Way 1: From Scratch

You create a SDL_Texture from scratch, so you set a pixel format and texture access format and have to fill in your texture data manually. This is the most sophisticated way and is usually not necessary, unless you work with raw pixel data.

Way 2: The path from the file to the surface, to the texture and to the screen. Way 3: The path rom the file to the texture and to the screen.

Way 2: From SDL2 Surface

2) You have or create a SDL_Surface from an image file first and then you create the SDL_Texture from the SDL_Surface. This way is shown in the diagram but it means two steps.

Way 3: Directly from Image File

3) You create a SDL_Texture from and image file directly. This is shown in the diagram, too. This is the simplest way to create a SDL_Texture.

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SDL2_ttf: Rendering Fonts and Texts

Last updated on September 21st, 2019

Briefly: What’s a font?

A font represents the style how the letters of a word or sentence appear (e.g. Arial, New Times Roman, and so on). These style informations are saved in so-called font files. There are different standards how to save the font into a file, but the most important font file standard is the TrueType Font standard, thus the name SDL2_ttf. SDL2_ttf is capable to work with TrueType fonts. The typical file extension of TrueType font files is “.ttf”. FreeType 2.0 is no font file standard but a software library to render TrueType font files.

Fonts in Applications

In the last chapters you have heard a lot about the creation of textures from image files and how to manipulate and draw to them. But there is nearly no application out there where you go out without some text messages. Of course, you could print some text to an image and load this image to your application to introduce text to it. But what if you like to implement a chat feature to your application where text messages are created dynamically? Or you like the user to insert his name for a highscore list? There are thousands of other circumstances where you need dynamically generated texts.

The SDL2_ttf Unit

Here comes the SDL2_ttf unit into play. The ability to do this is not implemented in the native SDL 2.0 library itself but the SDL project provides an official extension called SDL2_ttf to render TrueType fonts based on the FreeType project and their FreeType 2.0 release.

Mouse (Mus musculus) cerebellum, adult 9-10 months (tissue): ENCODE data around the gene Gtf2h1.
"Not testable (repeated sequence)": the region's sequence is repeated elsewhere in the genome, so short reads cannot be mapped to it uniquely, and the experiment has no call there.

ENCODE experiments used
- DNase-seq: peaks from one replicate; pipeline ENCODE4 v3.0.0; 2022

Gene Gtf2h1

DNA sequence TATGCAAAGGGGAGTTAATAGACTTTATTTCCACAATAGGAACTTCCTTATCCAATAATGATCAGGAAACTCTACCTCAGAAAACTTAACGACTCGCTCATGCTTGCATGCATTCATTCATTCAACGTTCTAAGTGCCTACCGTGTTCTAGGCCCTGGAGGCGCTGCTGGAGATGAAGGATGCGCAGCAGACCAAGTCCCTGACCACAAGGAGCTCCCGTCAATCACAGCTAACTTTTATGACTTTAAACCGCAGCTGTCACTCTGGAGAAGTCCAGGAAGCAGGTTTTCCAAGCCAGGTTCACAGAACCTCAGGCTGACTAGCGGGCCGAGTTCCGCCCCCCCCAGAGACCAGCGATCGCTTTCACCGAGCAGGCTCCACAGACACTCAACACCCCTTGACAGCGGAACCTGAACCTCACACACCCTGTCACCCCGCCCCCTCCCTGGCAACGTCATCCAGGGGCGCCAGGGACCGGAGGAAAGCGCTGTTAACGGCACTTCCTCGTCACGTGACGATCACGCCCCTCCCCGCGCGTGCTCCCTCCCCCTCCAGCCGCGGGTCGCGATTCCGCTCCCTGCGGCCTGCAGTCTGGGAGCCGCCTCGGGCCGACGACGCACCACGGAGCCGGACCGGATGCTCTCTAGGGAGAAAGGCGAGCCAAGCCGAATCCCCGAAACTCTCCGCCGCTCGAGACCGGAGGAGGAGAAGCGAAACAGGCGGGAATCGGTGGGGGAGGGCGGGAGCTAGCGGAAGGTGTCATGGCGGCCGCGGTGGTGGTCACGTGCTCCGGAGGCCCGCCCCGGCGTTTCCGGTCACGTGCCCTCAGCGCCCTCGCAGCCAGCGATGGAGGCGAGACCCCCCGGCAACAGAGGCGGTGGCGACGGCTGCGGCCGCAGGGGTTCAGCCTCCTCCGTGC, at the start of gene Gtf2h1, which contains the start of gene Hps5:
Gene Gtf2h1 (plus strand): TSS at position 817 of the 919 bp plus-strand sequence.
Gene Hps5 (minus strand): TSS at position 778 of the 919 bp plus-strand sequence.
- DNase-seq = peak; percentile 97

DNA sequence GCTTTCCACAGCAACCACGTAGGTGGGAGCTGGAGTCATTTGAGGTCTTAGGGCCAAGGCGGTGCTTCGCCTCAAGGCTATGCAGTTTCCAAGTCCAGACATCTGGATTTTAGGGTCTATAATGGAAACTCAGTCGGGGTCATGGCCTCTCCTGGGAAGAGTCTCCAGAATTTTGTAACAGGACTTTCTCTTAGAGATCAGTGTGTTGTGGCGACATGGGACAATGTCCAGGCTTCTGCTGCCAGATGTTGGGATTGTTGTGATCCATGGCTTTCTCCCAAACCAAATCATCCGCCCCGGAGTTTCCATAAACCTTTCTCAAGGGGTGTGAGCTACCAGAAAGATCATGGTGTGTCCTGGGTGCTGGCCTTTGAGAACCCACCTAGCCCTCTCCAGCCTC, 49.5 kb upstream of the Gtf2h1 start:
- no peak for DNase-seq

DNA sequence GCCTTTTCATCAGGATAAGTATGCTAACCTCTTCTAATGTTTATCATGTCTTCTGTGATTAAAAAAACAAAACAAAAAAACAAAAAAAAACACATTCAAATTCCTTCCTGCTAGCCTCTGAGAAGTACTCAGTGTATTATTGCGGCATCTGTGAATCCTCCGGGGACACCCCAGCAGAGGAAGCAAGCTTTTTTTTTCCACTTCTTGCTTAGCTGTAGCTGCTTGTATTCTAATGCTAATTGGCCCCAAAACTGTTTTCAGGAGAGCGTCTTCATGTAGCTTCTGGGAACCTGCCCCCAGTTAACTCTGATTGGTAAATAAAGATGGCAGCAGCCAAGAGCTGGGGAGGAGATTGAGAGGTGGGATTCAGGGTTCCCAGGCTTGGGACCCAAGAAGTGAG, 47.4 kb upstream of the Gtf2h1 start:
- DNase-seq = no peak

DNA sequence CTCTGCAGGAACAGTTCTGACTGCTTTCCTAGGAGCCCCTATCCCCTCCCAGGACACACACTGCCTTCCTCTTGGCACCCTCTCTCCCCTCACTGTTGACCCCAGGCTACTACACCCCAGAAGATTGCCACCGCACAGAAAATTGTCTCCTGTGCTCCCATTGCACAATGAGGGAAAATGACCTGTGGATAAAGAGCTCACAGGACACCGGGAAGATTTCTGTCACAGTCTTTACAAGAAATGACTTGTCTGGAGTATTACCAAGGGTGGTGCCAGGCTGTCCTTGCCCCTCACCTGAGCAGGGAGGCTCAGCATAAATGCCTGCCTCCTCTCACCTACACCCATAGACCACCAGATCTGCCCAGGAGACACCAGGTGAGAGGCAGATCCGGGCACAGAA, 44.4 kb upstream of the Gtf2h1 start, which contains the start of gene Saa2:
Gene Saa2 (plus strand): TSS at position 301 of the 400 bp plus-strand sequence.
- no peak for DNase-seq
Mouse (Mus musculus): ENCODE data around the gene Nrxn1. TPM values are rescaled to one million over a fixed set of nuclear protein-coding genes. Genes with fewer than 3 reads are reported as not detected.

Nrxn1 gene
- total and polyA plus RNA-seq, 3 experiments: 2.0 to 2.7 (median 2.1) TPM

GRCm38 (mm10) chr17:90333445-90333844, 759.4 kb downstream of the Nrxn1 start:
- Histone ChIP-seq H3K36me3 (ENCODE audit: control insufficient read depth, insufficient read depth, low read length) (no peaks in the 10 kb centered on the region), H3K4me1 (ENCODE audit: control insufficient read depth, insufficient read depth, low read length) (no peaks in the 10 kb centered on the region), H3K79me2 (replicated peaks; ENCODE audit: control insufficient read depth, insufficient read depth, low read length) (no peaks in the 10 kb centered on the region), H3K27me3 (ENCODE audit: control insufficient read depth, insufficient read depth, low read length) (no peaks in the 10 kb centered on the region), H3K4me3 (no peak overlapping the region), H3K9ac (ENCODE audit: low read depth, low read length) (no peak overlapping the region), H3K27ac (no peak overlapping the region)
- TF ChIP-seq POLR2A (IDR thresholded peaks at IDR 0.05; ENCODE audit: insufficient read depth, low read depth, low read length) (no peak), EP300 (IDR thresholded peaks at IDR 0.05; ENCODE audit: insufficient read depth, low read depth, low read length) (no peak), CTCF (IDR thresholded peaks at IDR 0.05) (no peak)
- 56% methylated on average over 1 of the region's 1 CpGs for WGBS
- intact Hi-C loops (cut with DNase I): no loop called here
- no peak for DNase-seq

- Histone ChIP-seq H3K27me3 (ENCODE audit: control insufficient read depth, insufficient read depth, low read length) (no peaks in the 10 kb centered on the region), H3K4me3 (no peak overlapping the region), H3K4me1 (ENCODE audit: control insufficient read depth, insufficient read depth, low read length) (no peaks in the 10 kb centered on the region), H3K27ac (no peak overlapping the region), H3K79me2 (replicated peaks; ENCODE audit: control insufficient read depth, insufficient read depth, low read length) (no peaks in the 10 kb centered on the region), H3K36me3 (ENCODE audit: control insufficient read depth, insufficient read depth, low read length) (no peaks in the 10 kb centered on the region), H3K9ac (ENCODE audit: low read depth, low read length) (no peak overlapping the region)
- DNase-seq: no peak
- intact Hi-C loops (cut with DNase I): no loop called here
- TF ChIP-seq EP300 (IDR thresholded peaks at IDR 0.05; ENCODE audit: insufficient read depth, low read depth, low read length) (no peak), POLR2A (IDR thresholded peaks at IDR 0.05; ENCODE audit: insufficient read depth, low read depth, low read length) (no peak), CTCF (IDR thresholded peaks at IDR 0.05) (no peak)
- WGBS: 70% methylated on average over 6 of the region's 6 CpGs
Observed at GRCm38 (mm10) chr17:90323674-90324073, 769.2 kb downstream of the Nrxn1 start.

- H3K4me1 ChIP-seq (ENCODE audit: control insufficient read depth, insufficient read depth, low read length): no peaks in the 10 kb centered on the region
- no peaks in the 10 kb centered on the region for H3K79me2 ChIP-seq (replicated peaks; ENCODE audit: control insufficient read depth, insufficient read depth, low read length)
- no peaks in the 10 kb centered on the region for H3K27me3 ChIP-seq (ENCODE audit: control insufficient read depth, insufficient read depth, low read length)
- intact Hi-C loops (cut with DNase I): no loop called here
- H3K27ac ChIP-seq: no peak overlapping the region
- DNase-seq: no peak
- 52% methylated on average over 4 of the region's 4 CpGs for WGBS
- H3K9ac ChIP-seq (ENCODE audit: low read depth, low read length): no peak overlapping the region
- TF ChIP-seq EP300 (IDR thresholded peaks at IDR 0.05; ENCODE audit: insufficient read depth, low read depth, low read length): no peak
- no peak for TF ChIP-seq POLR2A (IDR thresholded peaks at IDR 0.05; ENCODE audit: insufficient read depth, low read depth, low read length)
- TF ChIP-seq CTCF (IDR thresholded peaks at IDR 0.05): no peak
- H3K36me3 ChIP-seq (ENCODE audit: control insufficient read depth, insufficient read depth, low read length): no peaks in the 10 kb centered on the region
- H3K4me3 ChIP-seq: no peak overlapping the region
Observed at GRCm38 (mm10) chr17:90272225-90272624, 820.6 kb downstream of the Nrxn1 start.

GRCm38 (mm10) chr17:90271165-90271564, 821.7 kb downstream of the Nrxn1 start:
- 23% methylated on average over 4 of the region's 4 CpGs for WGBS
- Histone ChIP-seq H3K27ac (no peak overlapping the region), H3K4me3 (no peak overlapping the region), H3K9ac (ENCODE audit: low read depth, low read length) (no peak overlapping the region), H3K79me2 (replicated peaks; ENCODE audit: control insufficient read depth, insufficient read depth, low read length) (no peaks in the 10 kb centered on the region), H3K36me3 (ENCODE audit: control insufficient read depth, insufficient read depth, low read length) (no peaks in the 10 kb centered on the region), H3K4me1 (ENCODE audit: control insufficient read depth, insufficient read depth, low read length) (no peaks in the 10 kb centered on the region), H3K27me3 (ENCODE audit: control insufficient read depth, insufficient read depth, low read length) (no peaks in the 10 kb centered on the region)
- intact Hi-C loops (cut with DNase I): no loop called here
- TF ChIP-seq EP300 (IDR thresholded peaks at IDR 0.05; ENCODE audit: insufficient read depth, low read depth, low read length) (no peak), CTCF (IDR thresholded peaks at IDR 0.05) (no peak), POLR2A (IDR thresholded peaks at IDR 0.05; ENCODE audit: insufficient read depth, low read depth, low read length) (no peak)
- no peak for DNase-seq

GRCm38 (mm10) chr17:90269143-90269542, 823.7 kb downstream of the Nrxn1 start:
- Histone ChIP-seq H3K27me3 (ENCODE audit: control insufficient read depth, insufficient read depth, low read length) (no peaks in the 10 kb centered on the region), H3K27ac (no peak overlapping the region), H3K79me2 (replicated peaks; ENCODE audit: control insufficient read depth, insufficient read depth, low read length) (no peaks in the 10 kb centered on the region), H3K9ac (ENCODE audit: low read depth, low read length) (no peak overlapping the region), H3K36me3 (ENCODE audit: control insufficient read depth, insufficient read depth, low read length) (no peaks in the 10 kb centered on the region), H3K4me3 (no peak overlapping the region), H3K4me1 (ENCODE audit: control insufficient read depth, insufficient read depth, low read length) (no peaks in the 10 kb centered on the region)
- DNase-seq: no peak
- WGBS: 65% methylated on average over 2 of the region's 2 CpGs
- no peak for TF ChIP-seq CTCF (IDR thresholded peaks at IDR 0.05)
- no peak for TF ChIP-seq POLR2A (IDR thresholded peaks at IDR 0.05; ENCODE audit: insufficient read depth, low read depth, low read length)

Installing SDL2_ttf

As for the work with SDL2_image you will need to add some library files to your system to use fonts since SDL2_ttf isn’t part of native SDL 2.0.

  • download the most recent version of the Runtime Binaries of the SDL2_ttf library for your system
  • install the library according to your system (Win32/64, Linux, Mac OS X)

SDL2_ttf Installing Instructions for Windows

Download the corresponding SDL2_ttf package depending on your system (32 bit or 64 bit) and extract the zip file. You will end up with a SDL2_ttf.dll and two more dlls (zlib1.dll, libfreetype-6.dll) which are necessary for support of compression and FreeType routines. Copy all these files to your system folder, e.g. for Windows XP or Windows 8.1 32 bit C:\WINDOWS\system32\. If you are not sure about your system folder, you should copy all these files into the same folder where the source code file (.pas or .pp) of your SDL 2.0 program is.

If you are running on a different platform (e.g. Mac OS X, Linux, …), please check the link given above for further information on SDL2_ttf installation.

The Road to Texts in SDL 2.0

Before jumping right into the code, let’s discuss the two concepts of SDL 2.0 of saving images in memory again. We prefer to work with textures because they have all the advantages we discussed in prior chapters, especially in Chapter – Surfaces and Textures. Anyway, in SDL2_ttf there are several functions to load a text as a surface (details later). Hence we need to convert the surface into a texture as known. Look at the following diagram to understand the way we need to go:

SDL2 text creation diagram
Create a surface with a given text and create a texture from it. This can be rendered as known to the screen.

So according to the diagram the way to go is as follows, if you have a text in mind (left quadrat in diagram), first create a SDL_Surface by using one of the functions SDL2_ttf provides (lower path to quad at the bottom in the diagram). Next you convert this SDL_Surface into a SDL_Texture by the function SDL_CreateTextureFromSurface (go straight from the buttom quad to the upper quad in the diagram). Finally render the text as you like to the screen.